Plan, direct, or coordinate the actual distribution or movement of a product or service to the customer. Coordinate sales distribution by establishing sales territories, quotas, and goals and establish training programs for sales representatives. Analyze sales statistics gathered by staff to determine sales potential and inventory requirements and monitor the preferences of customers.
Administrative Services Managers
Plan, direct, or coordinate one or more administrative services of an organization, such as records and information management, mail distribution, facilities planning and maintenance, custodial operations, and other office support services.
Industrial Production Managers
Plan, direct, or coordinate the work activities and resources necessary for manufacturing products in accordance with cost, quality, and quantity specifications.
Transportation, Storage, and Distribution Managers
Plan, direct, or coordinate transportation, storage, or distribution activities in accordance with organizational policies and applicable government laws or regulations. Includes logistics managers.
Construction Managers
Plan, direct, or coordinate, usually through subordinate supervisory personnel, activities concerned with the construction and maintenance of structures, facilities, and systems. Participate in the conceptual development of a construction project and oversee its organization, scheduling, budgeting, and implementation. Includes managers in specialized construction fields, such as carpentry or plumbing.
Social and Community Service Managers
Plan, direct, or coordinate the activities of a social service program or community outreach organization. Oversee the program or organization's budget and policies regarding participant involvement, program requirements, and benefits. Work may involve directing social workers, counselors, or probation officers.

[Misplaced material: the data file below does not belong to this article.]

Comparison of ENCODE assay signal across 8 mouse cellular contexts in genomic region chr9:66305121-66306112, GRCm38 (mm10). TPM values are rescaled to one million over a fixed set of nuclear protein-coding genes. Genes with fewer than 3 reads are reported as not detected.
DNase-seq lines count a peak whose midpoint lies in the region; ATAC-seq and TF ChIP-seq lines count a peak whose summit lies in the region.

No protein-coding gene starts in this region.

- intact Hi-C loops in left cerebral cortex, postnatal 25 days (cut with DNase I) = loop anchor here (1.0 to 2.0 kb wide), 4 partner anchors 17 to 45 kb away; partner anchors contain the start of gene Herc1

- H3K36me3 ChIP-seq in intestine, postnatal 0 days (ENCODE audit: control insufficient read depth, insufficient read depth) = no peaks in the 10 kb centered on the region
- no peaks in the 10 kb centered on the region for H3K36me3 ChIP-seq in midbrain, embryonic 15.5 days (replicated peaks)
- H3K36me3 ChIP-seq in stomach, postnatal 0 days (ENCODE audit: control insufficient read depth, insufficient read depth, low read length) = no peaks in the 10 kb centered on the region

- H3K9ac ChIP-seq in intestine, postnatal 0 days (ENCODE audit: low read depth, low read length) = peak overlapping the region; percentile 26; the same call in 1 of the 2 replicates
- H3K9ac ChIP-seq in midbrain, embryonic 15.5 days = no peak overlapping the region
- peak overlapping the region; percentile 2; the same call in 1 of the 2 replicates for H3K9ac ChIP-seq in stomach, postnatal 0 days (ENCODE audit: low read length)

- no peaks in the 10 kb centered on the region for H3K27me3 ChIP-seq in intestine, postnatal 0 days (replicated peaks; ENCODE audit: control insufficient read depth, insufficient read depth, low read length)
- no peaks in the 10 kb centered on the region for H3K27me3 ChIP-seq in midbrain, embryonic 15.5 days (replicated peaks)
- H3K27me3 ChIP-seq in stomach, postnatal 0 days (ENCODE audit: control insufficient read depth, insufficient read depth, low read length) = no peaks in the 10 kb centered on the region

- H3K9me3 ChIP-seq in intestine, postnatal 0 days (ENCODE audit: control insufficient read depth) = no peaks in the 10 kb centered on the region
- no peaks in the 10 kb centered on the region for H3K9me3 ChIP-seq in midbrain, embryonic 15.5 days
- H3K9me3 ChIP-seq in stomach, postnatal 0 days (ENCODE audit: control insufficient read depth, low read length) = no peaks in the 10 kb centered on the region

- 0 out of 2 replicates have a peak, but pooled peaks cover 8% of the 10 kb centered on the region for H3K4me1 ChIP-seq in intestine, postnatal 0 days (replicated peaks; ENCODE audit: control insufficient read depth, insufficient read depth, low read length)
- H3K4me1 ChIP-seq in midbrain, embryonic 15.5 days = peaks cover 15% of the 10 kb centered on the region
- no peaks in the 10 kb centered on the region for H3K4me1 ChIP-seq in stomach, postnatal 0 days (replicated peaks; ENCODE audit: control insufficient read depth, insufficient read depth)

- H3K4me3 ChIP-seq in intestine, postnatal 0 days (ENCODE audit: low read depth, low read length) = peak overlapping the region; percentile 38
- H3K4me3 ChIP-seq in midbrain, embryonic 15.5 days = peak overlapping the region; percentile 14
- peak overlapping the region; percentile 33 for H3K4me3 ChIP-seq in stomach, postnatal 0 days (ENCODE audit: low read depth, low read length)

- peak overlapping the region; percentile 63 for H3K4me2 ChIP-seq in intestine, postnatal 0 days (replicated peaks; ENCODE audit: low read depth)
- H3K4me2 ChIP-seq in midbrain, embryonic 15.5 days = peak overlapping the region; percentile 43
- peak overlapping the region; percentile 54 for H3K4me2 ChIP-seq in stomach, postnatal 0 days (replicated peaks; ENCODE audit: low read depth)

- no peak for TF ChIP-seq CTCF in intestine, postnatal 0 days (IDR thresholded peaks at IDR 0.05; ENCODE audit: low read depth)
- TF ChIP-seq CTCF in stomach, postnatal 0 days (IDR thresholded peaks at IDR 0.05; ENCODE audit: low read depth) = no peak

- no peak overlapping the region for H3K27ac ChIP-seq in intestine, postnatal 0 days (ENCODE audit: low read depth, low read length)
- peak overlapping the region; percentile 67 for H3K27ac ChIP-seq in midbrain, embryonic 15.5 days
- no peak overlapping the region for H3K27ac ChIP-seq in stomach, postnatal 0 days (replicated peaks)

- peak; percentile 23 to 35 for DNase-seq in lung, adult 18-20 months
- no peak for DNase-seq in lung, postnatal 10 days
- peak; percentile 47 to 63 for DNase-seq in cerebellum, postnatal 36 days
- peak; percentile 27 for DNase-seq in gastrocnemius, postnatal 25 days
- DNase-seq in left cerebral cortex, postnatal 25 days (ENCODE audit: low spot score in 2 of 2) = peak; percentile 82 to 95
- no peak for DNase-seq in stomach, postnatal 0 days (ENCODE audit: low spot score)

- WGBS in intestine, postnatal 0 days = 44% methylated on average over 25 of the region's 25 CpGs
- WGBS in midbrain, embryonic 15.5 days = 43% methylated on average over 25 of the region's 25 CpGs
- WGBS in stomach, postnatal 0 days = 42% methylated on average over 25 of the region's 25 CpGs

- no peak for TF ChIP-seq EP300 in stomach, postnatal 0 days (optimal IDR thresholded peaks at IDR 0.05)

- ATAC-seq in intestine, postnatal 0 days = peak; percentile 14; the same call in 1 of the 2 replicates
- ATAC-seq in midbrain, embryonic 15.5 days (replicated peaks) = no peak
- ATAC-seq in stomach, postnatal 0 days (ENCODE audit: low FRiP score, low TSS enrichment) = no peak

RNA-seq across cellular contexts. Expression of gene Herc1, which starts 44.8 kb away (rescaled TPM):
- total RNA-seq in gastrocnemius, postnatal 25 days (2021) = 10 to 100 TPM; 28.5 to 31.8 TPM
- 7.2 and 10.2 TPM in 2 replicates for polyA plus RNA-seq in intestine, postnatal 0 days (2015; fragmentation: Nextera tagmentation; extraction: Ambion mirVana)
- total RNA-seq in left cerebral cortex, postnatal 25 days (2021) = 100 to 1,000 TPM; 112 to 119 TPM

Managers, All Other
All managers not listed separately.
Cost Estimators
Prepare cost estimates for product manufacturing, construction projects, or services to aid management in bidding on or determining price of product or service. May specialize according to particular service performed or type of product manufactured.
Management Analysts
Conduct organizational studies and evaluations, design systems and procedures, conduct work simplification and measurement studies, and prepare operations and procedures manuals to assist management in operating more efficiently and effectively. Includes program analysts and management consultants.
Business Teachers, Postsecondary
Teach courses in business administration and management, such as accounting, finance, human resources, labor and industrial relations, marketing, and operations research. Includes both teachers primarily engaged in teaching and those who do a combination of teaching and research.

A program that prepares individuals to perform the duties of special assistants and/or personal secretaries for business executives and top management. Includes instruction in business communications, principles of business law, public relations, scheduling and travel management, secretarial accounting, filing systems and records management, conference and meeting recording, report preparation, office equipment and procedures, office supervisory skills, and professional standards and legal requirements.

Job Opportunities:

Executive Secretaries and Executive Administrative Assistants